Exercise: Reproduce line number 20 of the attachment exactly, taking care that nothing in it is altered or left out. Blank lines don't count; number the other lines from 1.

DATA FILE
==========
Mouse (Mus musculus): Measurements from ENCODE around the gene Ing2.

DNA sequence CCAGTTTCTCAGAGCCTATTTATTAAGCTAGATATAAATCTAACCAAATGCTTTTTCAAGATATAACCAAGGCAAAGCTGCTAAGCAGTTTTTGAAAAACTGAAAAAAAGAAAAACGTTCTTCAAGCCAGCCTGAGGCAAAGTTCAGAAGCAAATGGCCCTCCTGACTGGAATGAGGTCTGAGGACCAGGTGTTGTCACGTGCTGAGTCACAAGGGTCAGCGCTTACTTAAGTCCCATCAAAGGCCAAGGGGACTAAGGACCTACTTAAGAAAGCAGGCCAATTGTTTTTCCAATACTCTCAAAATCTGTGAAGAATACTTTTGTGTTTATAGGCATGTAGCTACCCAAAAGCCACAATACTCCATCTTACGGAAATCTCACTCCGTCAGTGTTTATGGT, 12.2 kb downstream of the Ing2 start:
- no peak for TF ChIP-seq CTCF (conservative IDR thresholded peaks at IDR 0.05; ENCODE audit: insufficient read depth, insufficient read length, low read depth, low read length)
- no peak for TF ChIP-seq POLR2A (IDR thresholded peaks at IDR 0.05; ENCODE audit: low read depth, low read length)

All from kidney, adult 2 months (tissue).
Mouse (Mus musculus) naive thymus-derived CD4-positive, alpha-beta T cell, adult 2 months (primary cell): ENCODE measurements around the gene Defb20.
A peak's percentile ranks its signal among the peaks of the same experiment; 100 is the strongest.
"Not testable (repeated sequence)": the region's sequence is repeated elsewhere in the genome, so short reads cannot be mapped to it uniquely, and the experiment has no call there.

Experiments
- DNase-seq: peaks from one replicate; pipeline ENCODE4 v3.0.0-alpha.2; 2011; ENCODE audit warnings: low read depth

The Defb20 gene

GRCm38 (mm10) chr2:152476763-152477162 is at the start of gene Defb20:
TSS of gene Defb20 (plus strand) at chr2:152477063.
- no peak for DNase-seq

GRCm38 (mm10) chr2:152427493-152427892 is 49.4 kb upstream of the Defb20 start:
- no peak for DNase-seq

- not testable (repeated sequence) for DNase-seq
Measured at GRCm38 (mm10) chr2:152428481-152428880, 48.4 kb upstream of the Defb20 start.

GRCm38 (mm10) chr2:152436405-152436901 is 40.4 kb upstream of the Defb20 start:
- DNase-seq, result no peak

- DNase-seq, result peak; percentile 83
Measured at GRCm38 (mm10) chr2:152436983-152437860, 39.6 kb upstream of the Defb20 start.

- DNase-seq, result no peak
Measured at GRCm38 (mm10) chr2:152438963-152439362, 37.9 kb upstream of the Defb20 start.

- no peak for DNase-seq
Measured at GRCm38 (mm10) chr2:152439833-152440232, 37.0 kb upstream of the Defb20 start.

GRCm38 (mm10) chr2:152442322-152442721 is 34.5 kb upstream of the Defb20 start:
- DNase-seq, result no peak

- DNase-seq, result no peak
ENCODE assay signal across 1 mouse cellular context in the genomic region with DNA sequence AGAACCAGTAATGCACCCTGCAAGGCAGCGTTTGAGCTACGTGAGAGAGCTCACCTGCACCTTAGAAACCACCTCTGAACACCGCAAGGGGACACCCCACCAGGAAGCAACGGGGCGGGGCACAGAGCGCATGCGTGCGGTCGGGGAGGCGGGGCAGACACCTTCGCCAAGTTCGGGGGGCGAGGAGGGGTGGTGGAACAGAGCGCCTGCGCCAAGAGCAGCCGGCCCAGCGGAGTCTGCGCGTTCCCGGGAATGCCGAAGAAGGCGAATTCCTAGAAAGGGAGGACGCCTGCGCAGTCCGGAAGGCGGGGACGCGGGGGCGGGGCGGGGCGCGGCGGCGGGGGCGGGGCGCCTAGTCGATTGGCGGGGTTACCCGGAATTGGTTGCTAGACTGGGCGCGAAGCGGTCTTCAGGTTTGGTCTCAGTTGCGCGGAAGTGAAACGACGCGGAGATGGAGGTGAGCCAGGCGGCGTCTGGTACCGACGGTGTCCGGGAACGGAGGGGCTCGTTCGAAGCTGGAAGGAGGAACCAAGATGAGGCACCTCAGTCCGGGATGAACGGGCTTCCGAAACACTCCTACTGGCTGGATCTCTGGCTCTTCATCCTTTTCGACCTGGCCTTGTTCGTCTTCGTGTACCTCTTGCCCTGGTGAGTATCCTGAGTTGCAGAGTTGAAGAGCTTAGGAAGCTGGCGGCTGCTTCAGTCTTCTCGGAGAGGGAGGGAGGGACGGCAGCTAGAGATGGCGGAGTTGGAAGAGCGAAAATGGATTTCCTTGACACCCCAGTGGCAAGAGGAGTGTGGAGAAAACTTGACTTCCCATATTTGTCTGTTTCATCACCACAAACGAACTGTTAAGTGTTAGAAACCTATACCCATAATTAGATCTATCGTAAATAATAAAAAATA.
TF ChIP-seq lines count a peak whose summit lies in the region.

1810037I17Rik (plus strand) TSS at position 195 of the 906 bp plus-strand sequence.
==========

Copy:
- DNase-seq, result no peak